But the room at the back is a stockroom, not a keeproom. We 'keep stock of something', keep a stiff upper lip.

      keep (v.)
      late O.E. cepan "to seize, hold," also "to observe," from P.Gmc. *kopijanan, but with no certain connection to other languages. It possibly is related to O.E. capian "to look," from P.Gmc. *kap- (cepan was used c.1000 to render L. observare), which would make the basic sense "to keep an eye on."

      The word prob. belongs primarily to the vulgar and non-literary stratum of the language; but it comes up suddenly into literary use c.1000, and that in many senses, indicating considerable previous development. [OED]

      Sense of "preserve, maintain" is from mid-14c. Meaning "to maintain in proper order" is from 1550s; meaning "financially support and privately control" (usually in reference to mistresses) is from 1540s. Related: Kept; keeping.
      keep (n.)
      mid-13c., "care or heed in watching," from keep (v.). Meaning "innermost stronghold of a tower" is from 1580s, perhaps a translation of It. tenazza, with a notion of "that which keeps" (someone or something); the sense of "food required to keep a person or animal" is attested from 1801. For keeps "completely, for good" is Amer.Eng. colloquial, from 1861.

    5. Cool. But the point is, British custom is to use "keep" in that context of what a shop chooses to sell or put on its shelves, and Americans don't use that term for that. They say the item is not in stock. They don't say "that store doesn't keep that item anymore."


  3. "turn up" as in turning up trumps, or as in turn ups on your trousers? Or a turn up for the books? Or turn up on time?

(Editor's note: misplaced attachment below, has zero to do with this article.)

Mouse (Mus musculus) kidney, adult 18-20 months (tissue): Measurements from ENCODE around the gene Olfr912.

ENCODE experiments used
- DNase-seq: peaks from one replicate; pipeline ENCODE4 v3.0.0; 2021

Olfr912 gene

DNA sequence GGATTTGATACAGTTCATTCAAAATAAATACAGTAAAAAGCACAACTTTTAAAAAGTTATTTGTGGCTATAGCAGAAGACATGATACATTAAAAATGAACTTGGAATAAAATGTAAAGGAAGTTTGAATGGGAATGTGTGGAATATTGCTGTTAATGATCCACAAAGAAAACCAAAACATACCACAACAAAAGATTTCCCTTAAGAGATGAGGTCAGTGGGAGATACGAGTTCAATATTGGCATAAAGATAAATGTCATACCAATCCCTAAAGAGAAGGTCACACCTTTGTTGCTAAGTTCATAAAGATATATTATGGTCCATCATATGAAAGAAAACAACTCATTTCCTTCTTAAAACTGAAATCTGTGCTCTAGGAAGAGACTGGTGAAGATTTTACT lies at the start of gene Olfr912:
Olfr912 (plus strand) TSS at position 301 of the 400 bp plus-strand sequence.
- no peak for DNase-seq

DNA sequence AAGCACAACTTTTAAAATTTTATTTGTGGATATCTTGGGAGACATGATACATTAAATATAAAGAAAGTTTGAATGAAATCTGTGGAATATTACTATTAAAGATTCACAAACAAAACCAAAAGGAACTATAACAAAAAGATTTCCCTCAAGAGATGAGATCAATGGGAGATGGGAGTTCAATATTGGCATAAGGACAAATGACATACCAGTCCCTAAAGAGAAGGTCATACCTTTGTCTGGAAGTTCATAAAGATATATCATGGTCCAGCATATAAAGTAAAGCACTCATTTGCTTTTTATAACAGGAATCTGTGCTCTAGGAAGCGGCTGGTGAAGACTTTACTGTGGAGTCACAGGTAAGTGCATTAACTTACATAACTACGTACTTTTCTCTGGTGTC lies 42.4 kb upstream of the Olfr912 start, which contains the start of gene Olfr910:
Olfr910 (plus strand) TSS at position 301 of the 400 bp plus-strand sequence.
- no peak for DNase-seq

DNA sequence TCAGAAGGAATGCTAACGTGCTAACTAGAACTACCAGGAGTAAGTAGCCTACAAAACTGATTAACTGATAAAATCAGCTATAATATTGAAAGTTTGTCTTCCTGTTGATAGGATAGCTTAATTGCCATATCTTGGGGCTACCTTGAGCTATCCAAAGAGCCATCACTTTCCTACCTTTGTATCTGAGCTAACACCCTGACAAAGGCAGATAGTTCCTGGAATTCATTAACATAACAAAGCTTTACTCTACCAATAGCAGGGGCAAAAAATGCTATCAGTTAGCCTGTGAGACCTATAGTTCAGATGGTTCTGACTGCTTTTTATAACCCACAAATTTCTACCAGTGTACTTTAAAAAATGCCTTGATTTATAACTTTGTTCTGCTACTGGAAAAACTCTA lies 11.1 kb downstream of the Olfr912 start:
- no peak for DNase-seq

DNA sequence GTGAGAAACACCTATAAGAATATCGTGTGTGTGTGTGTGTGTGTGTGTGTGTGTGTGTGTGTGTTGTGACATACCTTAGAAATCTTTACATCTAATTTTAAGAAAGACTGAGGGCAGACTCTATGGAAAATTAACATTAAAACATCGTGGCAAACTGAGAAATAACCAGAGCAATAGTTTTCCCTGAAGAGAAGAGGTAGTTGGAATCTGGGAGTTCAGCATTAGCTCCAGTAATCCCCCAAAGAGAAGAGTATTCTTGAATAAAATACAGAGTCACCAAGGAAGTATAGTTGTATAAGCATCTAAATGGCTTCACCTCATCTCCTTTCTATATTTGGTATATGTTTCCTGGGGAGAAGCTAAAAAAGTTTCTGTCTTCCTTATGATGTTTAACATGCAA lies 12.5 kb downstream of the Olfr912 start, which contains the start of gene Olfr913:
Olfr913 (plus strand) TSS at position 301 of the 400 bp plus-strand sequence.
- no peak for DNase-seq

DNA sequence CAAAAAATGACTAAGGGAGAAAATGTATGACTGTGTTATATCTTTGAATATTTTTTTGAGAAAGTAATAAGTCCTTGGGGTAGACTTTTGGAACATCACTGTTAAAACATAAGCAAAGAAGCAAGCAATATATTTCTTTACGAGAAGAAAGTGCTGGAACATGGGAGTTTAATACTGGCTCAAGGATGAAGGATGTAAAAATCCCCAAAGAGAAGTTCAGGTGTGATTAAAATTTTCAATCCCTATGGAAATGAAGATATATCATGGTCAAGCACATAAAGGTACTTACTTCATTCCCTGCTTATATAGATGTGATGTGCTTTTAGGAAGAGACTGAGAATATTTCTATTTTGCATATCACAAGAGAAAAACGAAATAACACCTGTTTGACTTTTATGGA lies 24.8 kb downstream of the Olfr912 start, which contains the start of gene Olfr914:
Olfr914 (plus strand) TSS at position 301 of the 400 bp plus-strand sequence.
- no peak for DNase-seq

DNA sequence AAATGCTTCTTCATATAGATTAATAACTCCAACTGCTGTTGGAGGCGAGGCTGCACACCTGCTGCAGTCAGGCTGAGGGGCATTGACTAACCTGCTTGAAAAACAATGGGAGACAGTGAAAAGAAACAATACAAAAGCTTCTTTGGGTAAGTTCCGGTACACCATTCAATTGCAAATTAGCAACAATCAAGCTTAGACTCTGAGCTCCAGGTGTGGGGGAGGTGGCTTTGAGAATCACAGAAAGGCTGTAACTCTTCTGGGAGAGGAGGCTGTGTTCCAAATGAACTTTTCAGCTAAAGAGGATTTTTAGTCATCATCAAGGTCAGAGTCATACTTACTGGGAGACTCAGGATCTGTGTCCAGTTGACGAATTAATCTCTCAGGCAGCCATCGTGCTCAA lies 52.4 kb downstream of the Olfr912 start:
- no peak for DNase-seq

"jaffas" as in oranges or as in jaffa cakes?

    I only know one tricky Trev, you'll be pleased to hear.

    1. I think I meant "turn on." Kidding. I don't remember now. All I have in my hasty notes is "Now there's a turn up for the books." It's not "show up" like Americans say, as in "make an appearance." Drawing a blank.

      You had better not be feeding me Irish talk without identifying it as such. I trust you to blog in English.

      And don't think I don't get your tricky trev slur. :)

      Did I tell you it is good to see you here again? Alors.

      Jaffas as in those candy beans you roll down the floor at the cinema. You, not us. We had Good and Plenty. Pink and black.


    2. Trousers (pants) don't have turn ups. They have cuffs. :)

    3. Have you checked out cricket? In this quintessentially English sport, a "jaffa" is an unplayable delivery.

    4. Dennis, I try to stay away from Cricket, though there have been several posts on the subject. I don't know much more than when I started. The only Jaffa I know is a suburb of Tel Aviv. And I'm not even sure about THAT! I've tried. Honest I have.

  4. Ah'm fair scunnered with your failure to understand Lallans.
    Most UK folks understand US talk as movies and comics from there are forced upon us constantly. References to meaningless games like Baseball & throwball tell us more about you than most Americans will ever know about the UK. The internet will help, if anyone bothers to use it.
    At least your no glaikit yersel.

    1. You should make more movies then. All I had to watch were Peter Cushing and Christopher Lee. You have far too many monsters roaming your heath and moors for me to visit.

      I could be glaikit. If I wanted to be.